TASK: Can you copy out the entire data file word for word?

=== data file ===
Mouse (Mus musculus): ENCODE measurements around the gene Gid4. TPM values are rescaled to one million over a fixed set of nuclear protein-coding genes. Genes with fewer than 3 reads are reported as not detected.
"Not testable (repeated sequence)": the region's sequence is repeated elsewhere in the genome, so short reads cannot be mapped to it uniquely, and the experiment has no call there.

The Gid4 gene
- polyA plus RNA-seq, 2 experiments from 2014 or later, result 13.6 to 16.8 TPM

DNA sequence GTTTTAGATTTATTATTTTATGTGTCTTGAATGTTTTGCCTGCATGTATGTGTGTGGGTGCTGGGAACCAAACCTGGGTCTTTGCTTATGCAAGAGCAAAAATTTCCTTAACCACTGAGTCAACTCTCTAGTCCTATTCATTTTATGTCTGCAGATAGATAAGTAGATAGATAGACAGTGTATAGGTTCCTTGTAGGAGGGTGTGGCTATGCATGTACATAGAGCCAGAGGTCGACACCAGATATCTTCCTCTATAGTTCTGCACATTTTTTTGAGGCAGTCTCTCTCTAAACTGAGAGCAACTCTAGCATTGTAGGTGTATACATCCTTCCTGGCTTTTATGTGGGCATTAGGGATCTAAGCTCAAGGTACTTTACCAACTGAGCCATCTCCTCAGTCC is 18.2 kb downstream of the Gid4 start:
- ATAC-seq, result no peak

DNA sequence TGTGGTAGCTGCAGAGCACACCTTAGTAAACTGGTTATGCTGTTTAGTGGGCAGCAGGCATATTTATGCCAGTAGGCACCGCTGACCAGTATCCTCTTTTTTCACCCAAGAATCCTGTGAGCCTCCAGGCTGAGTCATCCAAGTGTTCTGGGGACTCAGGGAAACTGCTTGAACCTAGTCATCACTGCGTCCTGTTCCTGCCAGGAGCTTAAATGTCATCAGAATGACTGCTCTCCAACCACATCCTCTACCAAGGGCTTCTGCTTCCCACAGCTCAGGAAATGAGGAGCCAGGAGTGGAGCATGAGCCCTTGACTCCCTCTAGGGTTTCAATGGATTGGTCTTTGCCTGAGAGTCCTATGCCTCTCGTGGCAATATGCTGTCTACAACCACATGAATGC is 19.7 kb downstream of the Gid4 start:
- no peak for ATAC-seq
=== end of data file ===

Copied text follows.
Mouse (Mus musculus): ENCODE measurements around the gene Gid4. TPM values are rescaled to one million over a fixed set of nuclear protein-coding genes. Genes with fewer than 3 reads are reported as not detected.
"Not testable (repeated sequence)": the region's sequence is repeated elsewhere in the genome, so short reads cannot be mapped to it uniquely, and the experiment has no call there.

The Gid4 gene
- polyA plus RNA-seq, 2 experiments from 2014 or later, result 13.6 to 16.8 TPM

DNA sequence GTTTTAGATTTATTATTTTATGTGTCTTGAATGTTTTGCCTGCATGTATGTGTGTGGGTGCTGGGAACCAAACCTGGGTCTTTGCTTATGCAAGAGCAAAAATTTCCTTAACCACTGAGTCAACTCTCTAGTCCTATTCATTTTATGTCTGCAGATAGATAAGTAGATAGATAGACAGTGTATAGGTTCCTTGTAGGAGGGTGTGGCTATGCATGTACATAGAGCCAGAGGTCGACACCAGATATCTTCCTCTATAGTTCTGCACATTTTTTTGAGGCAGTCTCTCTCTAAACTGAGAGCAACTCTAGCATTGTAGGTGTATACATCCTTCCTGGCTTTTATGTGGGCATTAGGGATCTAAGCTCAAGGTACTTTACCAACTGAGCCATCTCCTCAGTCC is 18.2 kb downstream of the Gid4 start:
- ATAC-seq, result no peak

DNA sequence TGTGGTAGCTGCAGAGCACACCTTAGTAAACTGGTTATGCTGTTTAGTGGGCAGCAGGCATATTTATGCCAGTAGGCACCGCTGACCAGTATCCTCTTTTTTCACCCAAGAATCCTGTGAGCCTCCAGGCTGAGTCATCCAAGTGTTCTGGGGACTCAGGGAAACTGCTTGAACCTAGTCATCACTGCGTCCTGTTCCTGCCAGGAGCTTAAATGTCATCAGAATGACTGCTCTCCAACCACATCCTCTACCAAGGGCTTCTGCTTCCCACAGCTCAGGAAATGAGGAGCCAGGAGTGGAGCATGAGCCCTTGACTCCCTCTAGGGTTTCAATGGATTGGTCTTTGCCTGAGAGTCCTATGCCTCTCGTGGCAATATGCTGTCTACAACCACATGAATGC is 19.7 kb downstream of the Gid4 start:
- no peak for ATAC-seq